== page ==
• Topics / Human Rights Abuses in Russian-occupied Crimea
Russia set to begin its latest Crimean trial on ethnic and religious grounds
Safiye Kuku spent her 7th birthday outside a Crimean court on December 4 hoping in vain to see her father, human rights activist Emir-Usein Kuku. At this last detention hearing before Kuku and five other men are taken to Russia for ‘trial’, the men’s wives and mothers were allowed to be present, but not the children. The court hearing, Safiye’s brother Bekir explained, would supposedly ‘traumatize’ them. “They should have thought about that before breaking into our homes”, Bekir, who seems much older than his 10 years,bitterly.
As, unfortunately, expected, all arguments against the men’s detention were rejected, with this extended for a six-month period. The men are now going to be moved to Rostov on the Don, in Russia, where the preliminary hearing is scheduled for December 11. Russia, while using words like ‘trauma’, is thus illegally taking children’s fathers away to Russia, from where they will likely be sent to prisons thousands of kilometres from their homes. Small wonder that Bekir spoke of their ‘total hypocrisy’.
Four Ukrainian Muslims: Muslim Aliev; Enver Bekirov; Emir-Usein Kuku and Vadim Siruk were arrested on February 11, 2016, after armed and masked men burst into homes where small children were asleep, using totally gratuitous force. Two much younger men: Refat Alimov, Bekirov’s nephew and Arsen Dzhepparov were arrested in the same ‘case’ on April 18 that year. All but Siruk are Crimean Tatar and it seems likely that Siruk was arrested, both as a way of claiming that Crimean Tatars are not being targeted and as a warning to other converts to Islam what this could lead to while Crimea remains under Russian occupation.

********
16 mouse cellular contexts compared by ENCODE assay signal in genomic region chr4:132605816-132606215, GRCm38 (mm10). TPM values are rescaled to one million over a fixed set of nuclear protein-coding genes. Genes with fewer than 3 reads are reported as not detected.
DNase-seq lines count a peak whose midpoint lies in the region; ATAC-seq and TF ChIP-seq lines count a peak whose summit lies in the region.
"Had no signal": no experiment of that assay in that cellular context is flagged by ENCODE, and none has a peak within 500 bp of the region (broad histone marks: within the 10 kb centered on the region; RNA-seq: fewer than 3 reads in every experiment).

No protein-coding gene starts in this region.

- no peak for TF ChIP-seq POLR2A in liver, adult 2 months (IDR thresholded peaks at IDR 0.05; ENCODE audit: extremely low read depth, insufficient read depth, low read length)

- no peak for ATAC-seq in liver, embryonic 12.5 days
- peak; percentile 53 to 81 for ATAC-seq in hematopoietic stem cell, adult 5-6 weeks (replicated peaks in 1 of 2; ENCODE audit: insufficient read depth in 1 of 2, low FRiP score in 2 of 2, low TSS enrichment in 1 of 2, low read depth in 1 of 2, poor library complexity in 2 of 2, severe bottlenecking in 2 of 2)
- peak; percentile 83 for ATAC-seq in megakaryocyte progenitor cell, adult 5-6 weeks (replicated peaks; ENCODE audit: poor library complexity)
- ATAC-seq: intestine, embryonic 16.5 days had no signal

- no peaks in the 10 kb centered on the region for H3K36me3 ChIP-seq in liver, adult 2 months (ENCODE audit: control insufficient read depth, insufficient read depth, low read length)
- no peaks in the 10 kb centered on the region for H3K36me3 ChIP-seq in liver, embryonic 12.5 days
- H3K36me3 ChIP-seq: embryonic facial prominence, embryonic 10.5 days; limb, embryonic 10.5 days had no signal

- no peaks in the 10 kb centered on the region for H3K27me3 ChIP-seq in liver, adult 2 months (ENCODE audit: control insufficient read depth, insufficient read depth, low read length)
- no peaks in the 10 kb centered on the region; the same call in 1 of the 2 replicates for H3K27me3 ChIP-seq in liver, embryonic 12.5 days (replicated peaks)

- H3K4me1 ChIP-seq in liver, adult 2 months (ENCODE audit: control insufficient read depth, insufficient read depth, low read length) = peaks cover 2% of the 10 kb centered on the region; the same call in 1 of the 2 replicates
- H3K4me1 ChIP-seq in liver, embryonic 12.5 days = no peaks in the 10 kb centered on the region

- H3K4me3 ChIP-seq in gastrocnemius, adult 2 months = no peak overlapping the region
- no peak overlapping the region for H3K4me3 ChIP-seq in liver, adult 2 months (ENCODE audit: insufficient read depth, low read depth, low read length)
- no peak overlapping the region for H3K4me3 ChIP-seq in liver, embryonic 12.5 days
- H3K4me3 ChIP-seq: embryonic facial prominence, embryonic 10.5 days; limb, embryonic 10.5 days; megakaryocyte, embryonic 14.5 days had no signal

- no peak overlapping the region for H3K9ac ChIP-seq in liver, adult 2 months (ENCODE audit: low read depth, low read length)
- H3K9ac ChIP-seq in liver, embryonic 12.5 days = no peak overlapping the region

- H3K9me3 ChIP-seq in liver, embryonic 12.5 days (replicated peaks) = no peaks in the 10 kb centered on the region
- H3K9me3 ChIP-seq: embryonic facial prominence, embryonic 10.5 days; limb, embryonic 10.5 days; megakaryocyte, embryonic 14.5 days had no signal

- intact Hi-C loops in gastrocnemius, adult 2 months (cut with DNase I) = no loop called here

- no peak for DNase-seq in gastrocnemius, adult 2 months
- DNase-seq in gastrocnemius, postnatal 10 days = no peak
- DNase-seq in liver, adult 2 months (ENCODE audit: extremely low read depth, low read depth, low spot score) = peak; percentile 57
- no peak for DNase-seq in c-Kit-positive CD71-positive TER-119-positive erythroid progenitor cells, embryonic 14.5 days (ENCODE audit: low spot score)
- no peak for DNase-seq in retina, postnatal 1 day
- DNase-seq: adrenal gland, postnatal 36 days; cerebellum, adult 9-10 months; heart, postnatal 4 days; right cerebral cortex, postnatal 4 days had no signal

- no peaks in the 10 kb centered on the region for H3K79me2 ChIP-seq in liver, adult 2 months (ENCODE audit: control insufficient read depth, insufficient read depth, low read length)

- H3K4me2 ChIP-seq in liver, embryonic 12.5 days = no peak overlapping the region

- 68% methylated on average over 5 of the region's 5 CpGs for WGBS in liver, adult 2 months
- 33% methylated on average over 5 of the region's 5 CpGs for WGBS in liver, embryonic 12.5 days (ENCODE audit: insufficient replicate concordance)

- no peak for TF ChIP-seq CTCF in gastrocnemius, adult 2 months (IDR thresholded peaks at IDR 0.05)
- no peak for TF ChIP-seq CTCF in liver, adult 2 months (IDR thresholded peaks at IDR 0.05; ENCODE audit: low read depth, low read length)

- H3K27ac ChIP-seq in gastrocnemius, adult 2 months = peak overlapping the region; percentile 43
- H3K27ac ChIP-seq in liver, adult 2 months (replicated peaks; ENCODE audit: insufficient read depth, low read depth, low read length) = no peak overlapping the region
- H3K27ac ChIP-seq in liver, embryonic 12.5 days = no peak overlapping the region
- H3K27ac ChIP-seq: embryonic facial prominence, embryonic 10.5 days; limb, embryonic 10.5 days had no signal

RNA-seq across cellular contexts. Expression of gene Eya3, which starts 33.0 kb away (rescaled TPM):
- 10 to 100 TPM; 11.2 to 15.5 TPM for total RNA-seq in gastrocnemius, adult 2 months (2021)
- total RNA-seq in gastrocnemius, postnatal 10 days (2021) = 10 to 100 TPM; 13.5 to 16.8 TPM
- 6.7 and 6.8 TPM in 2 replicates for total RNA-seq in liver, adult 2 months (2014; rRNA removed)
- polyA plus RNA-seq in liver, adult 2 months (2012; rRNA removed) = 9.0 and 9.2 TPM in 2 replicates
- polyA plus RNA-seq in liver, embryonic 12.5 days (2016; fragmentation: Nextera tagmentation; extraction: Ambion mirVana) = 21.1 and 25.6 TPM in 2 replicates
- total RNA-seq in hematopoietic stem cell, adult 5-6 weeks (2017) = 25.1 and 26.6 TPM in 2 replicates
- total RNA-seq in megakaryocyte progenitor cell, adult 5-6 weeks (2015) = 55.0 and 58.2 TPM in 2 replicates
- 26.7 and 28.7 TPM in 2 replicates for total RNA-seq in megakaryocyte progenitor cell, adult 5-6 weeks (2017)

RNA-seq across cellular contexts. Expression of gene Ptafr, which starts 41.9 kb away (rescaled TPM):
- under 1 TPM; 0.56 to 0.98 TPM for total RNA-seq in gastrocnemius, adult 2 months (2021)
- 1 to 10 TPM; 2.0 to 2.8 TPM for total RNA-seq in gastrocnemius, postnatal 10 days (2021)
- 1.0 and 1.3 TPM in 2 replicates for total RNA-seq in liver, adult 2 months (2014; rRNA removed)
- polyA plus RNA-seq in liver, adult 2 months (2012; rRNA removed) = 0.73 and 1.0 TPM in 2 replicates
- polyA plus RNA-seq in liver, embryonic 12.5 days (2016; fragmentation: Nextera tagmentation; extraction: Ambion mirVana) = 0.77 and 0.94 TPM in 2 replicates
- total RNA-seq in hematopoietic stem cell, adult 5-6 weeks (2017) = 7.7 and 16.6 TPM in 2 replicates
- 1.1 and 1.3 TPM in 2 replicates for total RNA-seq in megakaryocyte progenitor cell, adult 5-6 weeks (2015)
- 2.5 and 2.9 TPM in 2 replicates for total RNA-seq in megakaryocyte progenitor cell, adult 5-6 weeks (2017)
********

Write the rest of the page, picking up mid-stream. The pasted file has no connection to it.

The men are charged with ‘involvement’ in Hizb ut-Tahrir, a peaceful pan-Islamist organization which is legal in Ukraine and most countries, but which Russia’s Supreme Court has labelled ‘terrorist’. Although it never provided any grounds for its decision, the ruling has been used since 2003 to sentence Russian Muslims to huge terms of imprisonment, even life, merely for unproven ‘involvement’ in an organization not known to have committed any acts of terrorism anywhere in the world. All are recognized as political prisoners by the renowned Memorial Human Rights Centre.
This is the second such prosecution in Crimea since Russia’s invasion and annexation, with four Crimean Tatars already imprisoned in Russia on similarly flawed charges. The ‘evidence’ was so unconvincing that even judges at the North Caucuses Military Court in Rostov, while lacking the courage to acquit the men, passed the minimum sentences in three cases, and much less than demanded in the fourth, against Ruslan Zeytullaev.
The FSB has its set template for ‘Hizb ut-Tahrir’ prosecutions, with each requiring an ‘organizer’. The ‘trial’ of Zeytullaev was therefore repeated until the original 7-year sentence was increased to 15 years.
In the so-called Yalta case, Muslim Aliev has been designated ‘organizer’ and faces a sentence of from 15 to 20 years under Article 205.5 § 1 of Russia’s criminal code (organizing a group declared terrorist), while the other men are accused of ‘involvement’ (Article 205.5 § 2) with this carrying sentences from 10 to 20 years.